Advertisement

Brain-Connectivity Analysis to Differentiate Phasmophobic and Non-phasmophobic: An EEG Study

Conference paper
  • 153 Downloads
Part of the Lecture Notes in Computer Science book series (LNCS, volume 12722)

Abstract

Brain-connectivity refers to a pattern of functional or effective connectivity of distinct modules of human brain due to interactions between them. In this paper, the authors have attempted to conduct a brain connectivity based analysis to study the brain circuitry in subjects from their electroencephalographic (EEG) data, while they are engaged in playing a horror video game. The main motive of our work is to understand the differences in the effective connectivity among phasmophobic and non-phasmophobic subjects. In the present analysis, we propose a modified version of the causality test, named as Convergent Cross Mapping (CCM) to perform the analysis. The proposed CCM improves the performance of the standard CCM with an added feature of finding the possible direction of causation in terms of conditional entropy or maximum information transfer among the brain signal-sources. Experimental results and statistical analysis show that the proposed method shows superior efficacy in estimating the directed brain-connectivity as compared to the very well-known classical Granger Causality, classical CCM and other off-the-shelf brain-connectivity algorithms.

Keywords

Brain connectivity Phasmophobia Convergent cross mapping EEG Entropy 

References

  1. 1.
    Åhs, F., et al.: Arousal modulation of memory and amygdala-parahippocampal connectivity: a pet-psychophysiology study in specific phobia. Psychophysiology 48(11), 1463–1469 (2011)CrossRefGoogle Scholar
  2. 2.
    Åhs, F., et al.: Disentangling the web of fear: amygdala reactivity and functional connectivity in spider and snake phobia. Psychiatry Res. Neuroimaging 172(2), 103–108 (2009)CrossRefGoogle Scholar
  3. 3.
    Britton, J.C., Gold, A.L., Deckersbach, T., Rauch, S.L.: Functional MRI study of specific animal phobia using an event-related emotional counting stroop paradigm. Depression Anxiety 26(9), 796–805 (2009)CrossRefGoogle Scholar
  4. 4.
    Chowdhury, A., Dewan, D., Ghosh, L., Konar, A., Nagar, A.K.: Brain connectivity analysis in color perception problem using convergent cross mapping technique. In: Nagar, A.K., Deep, K., Bansal, J.C., Das, K.N. (eds.) Soft Computing for Problem Solving 2019. AISC, vol. 1138, pp. 287–299. Springer, Singapore (2020).  https://doi.org/10.1007/978-981-15-3290-0_22CrossRefGoogle Scholar
  5. 5.
    Clark, A.T., et al.: Spatial convergent cross mapping to detect causal relationships from short time series. Ecology 96(5), 1174–1181 (2015)CrossRefGoogle Scholar
  6. 6.
    Danti, S., Ricciardi, E., Gentili, C., Gobbini, M.I., Pietrini, P., Guazzelli, M.: Is social phobia a “mis-communication’’ disorder? Brain functional connectivity during face perception differs between patients with social phobia and healthy control subjects. Front. Syst. Neurosci. 4, 152 (2010)CrossRefGoogle Scholar
  7. 7.
    Das, S., Halder, A., Bhowmik, P., Chakraborty, A., Konar, A., Nagar, A.: Voice and facial expression based classification of emotion using linear support vector machine. In: 2009 Second International Conference on Developments in eSystems Engineering, pp. 377–384. IEEE (2009)Google Scholar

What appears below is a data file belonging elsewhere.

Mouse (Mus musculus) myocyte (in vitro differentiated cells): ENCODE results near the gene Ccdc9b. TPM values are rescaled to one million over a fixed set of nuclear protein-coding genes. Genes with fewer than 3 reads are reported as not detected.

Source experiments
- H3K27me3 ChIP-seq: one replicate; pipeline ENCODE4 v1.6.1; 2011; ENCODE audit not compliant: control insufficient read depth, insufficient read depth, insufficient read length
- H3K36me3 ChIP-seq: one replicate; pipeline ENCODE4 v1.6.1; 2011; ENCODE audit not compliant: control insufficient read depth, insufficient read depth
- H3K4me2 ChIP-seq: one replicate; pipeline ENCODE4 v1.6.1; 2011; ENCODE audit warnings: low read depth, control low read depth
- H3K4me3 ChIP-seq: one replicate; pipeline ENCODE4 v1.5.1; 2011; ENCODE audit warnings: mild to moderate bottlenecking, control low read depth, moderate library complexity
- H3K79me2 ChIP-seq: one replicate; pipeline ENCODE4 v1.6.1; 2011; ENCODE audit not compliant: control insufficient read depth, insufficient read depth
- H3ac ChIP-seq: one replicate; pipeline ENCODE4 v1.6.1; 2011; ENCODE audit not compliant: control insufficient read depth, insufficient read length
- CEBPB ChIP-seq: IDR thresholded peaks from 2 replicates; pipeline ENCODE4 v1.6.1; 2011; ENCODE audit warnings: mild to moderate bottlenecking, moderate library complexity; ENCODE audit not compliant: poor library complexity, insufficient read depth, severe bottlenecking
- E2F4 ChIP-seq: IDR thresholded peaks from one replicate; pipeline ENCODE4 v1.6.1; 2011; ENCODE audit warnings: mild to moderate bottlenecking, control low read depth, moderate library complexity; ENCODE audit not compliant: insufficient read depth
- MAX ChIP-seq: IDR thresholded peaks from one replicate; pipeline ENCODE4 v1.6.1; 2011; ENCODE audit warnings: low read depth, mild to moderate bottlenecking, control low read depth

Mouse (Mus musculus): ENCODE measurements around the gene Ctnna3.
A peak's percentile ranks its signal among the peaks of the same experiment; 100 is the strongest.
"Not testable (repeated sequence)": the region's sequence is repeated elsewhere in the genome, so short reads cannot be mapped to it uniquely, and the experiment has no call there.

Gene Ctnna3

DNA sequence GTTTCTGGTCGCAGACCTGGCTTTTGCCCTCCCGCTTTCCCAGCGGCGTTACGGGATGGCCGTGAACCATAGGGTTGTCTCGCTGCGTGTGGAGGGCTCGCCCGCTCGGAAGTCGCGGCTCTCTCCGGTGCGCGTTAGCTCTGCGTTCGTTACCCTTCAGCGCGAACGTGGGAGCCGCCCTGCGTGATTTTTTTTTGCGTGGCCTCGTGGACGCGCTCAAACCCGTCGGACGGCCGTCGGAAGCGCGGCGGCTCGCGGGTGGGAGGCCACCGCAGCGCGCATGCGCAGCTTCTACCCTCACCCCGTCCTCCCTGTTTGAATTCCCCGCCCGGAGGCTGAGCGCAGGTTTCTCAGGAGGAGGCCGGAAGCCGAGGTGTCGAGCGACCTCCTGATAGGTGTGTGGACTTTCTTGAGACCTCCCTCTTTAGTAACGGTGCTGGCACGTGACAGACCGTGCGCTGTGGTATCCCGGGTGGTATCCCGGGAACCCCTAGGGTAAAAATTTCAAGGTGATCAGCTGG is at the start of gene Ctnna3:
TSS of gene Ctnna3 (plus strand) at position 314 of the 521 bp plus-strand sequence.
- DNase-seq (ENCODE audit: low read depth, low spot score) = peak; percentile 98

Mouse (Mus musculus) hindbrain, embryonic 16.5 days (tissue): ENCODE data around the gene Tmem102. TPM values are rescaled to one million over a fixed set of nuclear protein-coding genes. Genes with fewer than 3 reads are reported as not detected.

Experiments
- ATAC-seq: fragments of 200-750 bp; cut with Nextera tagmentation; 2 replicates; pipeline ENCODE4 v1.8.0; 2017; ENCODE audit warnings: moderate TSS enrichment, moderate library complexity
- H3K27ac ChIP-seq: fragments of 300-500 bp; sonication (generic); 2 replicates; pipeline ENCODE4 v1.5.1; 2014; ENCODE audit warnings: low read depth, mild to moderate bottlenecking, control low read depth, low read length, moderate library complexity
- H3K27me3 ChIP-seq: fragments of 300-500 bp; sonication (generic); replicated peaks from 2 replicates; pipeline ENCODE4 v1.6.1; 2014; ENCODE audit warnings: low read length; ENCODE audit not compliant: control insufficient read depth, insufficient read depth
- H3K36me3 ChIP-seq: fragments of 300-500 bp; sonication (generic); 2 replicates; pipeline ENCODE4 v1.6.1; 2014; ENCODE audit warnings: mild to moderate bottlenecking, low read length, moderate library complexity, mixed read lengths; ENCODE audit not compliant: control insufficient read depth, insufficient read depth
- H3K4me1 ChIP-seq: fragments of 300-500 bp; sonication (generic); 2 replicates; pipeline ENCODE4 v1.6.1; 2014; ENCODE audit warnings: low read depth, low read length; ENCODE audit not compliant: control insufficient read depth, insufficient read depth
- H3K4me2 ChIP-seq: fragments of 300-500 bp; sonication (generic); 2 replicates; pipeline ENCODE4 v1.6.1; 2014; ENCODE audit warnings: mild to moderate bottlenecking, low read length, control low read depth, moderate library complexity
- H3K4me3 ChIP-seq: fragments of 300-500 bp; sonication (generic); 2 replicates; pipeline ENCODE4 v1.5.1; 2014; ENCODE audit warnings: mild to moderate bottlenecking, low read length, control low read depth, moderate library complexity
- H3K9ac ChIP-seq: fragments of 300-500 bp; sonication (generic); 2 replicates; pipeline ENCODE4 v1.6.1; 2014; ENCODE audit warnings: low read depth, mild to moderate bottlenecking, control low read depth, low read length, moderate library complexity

8. 8.
    De Vries, Y.A., et al.: Childhood generalized specific phobia as an early marker of internalizing psychopathology across the lifespan: results from the world mental health surveys. BMC Med. 17(1), 1–11 (2019)CrossRefGoogle Scholar
  9. 9.
    Del Casale, A.: Functional neuroimaging in specific phobia. Psychiatry Res. Neuroimaging 202(3), 181–197 (2012)CrossRefGoogle Scholar
  10. 10.
    Demenescu, L., et al.: Amygdala activation and its functional connectivity during perception of emotional faces in social phobia and panic disorder. J. Psychiatric Res. 47(8), 1024–1031 (2013)CrossRefGoogle Scholar
  11. 11.
    Deppermann, S., et al.: Functional co-activation within the prefrontal cortex supports the maintenance of behavioural performance in fear-relevant situations before an itbs modulated virtual reality challenge in participants with spider phobia. Behav. Brain Res. 307, 208–217 (2016)CrossRefGoogle Scholar
  12. 12.
    Eaton, W.W., Bienvenu, O.J., Miloyan, B.: Specific phobias. Lancet Psychiatry 5(8), 678–686 (2018)CrossRefGoogle Scholar
  13. 13.
    Granger, C.W.: Investigating causal relations by econometric models and cross-spectral methods. Econometrica J. Econometric Soc. 37, 424–438 (1969)CrossRefGoogle Scholar
  14. 14.
    Grös, D.F., Antony, M.M.: The assessment and treatment of specific phobias: a review. Curr. Psychiatry Rep. 8(4), 298–303 (2006)CrossRefGoogle Scholar
  15. 15.
    Hilbert, K., Evens, R., Maslowski, N.I., Wittchen, H.U., Lueken, U.: Neurostructural correlates of two subtypes of specific phobia: a voxel-based morphometry study. Psychiatry Res. Neuroimaging 231(2), 168–175 (2015)CrossRefGoogle Scholar
  16. 16.
    Indovina, I., Conti, A., Lacquaniti, F., Staab, J.P., Passamonti, L., Toschi, N.: Lower functional connectivity in vestibular-limbic networks in individuals with subclinical agoraphobia. Front. Neurol. 10, 874 (2019)CrossRefGoogle Scholar
  17. 17.
    Kar, R., Konar, A., Chakraborty, A., Nagar, A.K.: Detection of signaling pathways in human brain during arousal of specific emotion. In: 2014 International Joint Conference on Neural Networks (IJCNN), pp. 3950–3957. IEEE (2014)Google Scholar